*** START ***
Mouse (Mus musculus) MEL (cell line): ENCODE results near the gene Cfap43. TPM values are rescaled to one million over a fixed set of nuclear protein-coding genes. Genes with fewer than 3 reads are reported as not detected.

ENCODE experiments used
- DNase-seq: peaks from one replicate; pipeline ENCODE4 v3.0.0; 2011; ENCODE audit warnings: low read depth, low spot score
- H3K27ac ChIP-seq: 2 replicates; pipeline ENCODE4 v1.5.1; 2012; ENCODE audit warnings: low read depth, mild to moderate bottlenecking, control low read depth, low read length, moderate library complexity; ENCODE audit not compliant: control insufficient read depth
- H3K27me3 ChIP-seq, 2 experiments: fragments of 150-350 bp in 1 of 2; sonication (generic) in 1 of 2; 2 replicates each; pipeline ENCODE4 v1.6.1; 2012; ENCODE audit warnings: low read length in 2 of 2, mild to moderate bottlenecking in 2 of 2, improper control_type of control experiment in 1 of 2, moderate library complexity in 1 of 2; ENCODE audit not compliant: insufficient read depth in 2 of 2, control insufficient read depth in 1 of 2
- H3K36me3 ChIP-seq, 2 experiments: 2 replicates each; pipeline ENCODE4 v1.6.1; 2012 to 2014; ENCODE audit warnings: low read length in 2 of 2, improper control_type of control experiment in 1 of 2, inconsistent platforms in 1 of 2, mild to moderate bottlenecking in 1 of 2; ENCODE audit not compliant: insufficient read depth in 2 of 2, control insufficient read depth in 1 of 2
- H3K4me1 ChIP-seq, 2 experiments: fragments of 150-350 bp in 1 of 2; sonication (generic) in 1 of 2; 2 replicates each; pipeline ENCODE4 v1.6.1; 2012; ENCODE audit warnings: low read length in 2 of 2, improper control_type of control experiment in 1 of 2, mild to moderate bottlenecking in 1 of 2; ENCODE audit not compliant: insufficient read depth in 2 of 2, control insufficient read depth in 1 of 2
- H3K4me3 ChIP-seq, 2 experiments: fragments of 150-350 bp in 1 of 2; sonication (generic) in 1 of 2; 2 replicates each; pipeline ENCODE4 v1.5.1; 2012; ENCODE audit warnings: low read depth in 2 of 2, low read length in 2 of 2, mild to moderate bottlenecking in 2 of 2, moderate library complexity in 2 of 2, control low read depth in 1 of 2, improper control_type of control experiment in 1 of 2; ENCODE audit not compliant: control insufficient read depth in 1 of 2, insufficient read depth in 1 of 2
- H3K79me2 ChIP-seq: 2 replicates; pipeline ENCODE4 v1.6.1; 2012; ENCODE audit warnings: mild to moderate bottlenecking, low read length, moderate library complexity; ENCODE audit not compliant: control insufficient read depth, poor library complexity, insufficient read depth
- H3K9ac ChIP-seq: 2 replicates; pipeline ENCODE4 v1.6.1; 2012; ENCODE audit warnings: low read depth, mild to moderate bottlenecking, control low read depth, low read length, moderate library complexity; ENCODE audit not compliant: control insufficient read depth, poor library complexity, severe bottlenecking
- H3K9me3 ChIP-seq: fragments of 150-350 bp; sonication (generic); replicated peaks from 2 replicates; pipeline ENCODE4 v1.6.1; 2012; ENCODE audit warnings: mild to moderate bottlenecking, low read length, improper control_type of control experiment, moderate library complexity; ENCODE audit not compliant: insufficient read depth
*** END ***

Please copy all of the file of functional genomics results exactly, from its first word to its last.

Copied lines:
Mouse (Mus musculus) MEL (cell line): ENCODE results near the gene Cfap43. TPM values are rescaled to one million over a fixed set of nuclear protein-coding genes. Genes with fewer than 3 reads are reported as not detected.

ENCODE experiments used
- DNase-seq: peaks from one replicate; pipeline ENCODE4 v3.0.0; 2011; ENCODE audit warnings: low read depth, low spot score
- H3K27ac ChIP-seq: 2 replicates; pipeline ENCODE4 v1.5.1; 2012; ENCODE audit warnings: low read depth, mild to moderate bottlenecking, control low read depth, low read length, moderate library complexity; ENCODE audit not compliant: control insufficient read depth
- H3K27me3 ChIP-seq, 2 experiments: fragments of 150-350 bp in 1 of 2; sonication (generic) in 1 of 2; 2 replicates each; pipeline ENCODE4 v1.6.1; 2012; ENCODE audit warnings: low read length in 2 of 2, mild to moderate bottlenecking in 2 of 2, improper control_type of control experiment in 1 of 2, moderate library complexity in 1 of 2; ENCODE audit not compliant: insufficient read depth in 2 of 2, control insufficient read depth in 1 of 2
- H3K36me3 ChIP-seq, 2 experiments: 2 replicates each; pipeline ENCODE4 v1.6.1; 2012 to 2014; ENCODE audit warnings: low read length in 2 of 2, improper control_type of control experiment in 1 of 2, inconsistent platforms in 1 of 2, mild to moderate bottlenecking in 1 of 2; ENCODE audit not compliant: insufficient read depth in 2 of 2, control insufficient read depth in 1 of 2
- H3K4me1 ChIP-seq, 2 experiments: fragments of 150-350 bp in 1 of 2; sonication (generic) in 1 of 2; 2 replicates each; pipeline ENCODE4 v1.6.1; 2012; ENCODE audit warnings: low read length in 2 of 2, improper control_type of control experiment in 1 of 2, mild to moderate bottlenecking in 1 of 2; ENCODE audit not compliant: insufficient read depth in 2 of 2, control insufficient read depth in 1 of 2
- H3K4me3 ChIP-seq, 2 experiments: fragments of 150-350 bp in 1 of 2; sonication (generic) in 1 of 2; 2 replicates each; pipeline ENCODE4 v1.5.1; 2012; ENCODE audit warnings: low read depth in 2 of 2, low read length in 2 of 2, mild to moderate bottlenecking in 2 of 2, moderate library complexity in 2 of 2, control low read depth in 1 of 2, improper control_type of control experiment in 1 of 2; ENCODE audit not compliant: control insufficient read depth in 1 of 2, insufficient read depth in 1 of 2
- H3K79me2 ChIP-seq: 2 replicates; pipeline ENCODE4 v1.6.1; 2012; ENCODE audit warnings: mild to moderate bottlenecking, low read length, moderate library complexity; ENCODE audit not compliant: control insufficient read depth, poor library complexity, insufficient read depth
- H3K9ac ChIP-seq: 2 replicates; pipeline ENCODE4 v1.6.1; 2012; ENCODE audit warnings: low read depth, mild to moderate bottlenecking, control low read depth, low read length, moderate library complexity; ENCODE audit not compliant: control insufficient read depth, poor library complexity, severe bottlenecking
- H3K9me3 ChIP-seq: fragments of 150-350 bp; sonication (generic); replicated peaks from 2 replicates; pipeline ENCODE4 v1.6.1; 2012; ENCODE audit warnings: mild to moderate bottlenecking, low read length, improper control_type of control experiment, moderate library complexity; ENCODE audit not compliant: insufficient read depth